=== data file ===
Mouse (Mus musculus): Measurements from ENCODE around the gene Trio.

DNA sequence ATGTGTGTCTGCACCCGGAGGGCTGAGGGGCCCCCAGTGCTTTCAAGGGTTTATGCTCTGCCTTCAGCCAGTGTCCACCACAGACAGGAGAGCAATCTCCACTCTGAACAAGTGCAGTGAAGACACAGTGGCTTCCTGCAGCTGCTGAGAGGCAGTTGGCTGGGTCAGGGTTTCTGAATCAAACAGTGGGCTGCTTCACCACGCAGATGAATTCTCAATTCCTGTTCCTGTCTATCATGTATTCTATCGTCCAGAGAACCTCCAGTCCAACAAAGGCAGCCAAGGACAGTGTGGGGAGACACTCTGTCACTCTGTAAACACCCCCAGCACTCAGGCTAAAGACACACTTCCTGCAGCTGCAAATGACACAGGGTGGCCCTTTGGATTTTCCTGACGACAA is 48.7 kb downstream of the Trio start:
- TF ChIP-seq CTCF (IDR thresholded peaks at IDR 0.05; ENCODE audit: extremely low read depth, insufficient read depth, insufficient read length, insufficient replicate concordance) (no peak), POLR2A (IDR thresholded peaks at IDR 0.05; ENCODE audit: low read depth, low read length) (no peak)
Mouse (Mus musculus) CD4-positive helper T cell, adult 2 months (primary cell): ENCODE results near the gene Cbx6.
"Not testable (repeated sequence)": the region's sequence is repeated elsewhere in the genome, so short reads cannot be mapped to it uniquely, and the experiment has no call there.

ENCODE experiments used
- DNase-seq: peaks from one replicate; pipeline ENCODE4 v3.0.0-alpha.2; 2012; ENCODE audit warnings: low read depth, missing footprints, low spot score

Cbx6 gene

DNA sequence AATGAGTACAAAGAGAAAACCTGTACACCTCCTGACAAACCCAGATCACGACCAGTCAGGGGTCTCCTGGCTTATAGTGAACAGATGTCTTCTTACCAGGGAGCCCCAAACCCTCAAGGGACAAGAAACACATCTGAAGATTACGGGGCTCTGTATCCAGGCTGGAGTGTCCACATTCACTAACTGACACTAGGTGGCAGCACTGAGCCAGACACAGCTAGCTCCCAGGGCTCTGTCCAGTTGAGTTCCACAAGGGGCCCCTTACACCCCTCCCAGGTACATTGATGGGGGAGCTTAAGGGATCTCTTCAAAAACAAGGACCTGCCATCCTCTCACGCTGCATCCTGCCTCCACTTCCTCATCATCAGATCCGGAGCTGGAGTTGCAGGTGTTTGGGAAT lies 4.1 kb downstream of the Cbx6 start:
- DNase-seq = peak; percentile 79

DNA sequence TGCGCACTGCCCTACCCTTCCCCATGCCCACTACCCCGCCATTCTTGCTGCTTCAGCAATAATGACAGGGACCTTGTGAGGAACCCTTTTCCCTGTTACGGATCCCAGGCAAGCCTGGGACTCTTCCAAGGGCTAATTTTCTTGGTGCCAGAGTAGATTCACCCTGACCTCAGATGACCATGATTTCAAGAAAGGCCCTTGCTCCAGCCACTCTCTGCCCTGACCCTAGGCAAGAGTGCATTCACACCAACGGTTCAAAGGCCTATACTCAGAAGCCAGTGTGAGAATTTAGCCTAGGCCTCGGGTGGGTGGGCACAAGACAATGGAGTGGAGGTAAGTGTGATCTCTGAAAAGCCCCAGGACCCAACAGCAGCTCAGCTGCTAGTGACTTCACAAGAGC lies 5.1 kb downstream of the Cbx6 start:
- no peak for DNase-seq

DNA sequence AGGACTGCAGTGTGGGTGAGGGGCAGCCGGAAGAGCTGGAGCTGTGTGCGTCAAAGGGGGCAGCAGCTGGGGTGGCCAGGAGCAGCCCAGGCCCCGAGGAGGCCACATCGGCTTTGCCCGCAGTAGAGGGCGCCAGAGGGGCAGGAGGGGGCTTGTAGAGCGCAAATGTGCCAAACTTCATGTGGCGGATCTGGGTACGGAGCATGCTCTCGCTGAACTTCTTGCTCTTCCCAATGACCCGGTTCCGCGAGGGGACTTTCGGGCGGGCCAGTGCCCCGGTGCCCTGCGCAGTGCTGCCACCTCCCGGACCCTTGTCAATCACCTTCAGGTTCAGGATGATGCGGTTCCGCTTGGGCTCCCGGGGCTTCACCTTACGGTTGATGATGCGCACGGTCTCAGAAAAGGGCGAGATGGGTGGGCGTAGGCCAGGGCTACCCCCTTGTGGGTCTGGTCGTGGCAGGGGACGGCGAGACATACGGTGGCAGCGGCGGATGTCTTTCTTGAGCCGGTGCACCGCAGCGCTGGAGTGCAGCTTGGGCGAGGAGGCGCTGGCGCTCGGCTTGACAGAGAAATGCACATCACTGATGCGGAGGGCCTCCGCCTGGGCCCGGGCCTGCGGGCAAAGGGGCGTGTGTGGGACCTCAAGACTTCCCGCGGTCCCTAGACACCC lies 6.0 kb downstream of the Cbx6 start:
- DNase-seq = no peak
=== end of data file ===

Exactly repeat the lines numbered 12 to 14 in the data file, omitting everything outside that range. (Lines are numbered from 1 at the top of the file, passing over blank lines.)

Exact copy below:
- no peak for DNase-seq

DNA sequence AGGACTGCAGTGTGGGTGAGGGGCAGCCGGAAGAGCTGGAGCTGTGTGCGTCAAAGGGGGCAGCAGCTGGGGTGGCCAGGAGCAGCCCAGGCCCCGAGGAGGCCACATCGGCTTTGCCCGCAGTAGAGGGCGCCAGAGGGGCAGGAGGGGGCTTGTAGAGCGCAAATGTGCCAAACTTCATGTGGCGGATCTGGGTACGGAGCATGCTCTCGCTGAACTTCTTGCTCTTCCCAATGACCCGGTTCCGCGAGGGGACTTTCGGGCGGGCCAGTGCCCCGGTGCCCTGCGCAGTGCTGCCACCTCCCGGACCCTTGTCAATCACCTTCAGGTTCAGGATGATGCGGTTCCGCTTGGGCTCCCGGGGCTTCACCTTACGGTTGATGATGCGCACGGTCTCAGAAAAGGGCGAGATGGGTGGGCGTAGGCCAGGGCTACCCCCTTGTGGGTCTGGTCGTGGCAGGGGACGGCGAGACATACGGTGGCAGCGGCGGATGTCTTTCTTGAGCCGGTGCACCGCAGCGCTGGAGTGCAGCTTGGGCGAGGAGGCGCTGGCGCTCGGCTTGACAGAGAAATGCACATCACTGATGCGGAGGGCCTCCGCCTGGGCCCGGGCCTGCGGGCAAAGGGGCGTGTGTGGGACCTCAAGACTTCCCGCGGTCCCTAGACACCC lies 6.0 kb downstream of the Cbx6 start:
- DNase-seq = no peak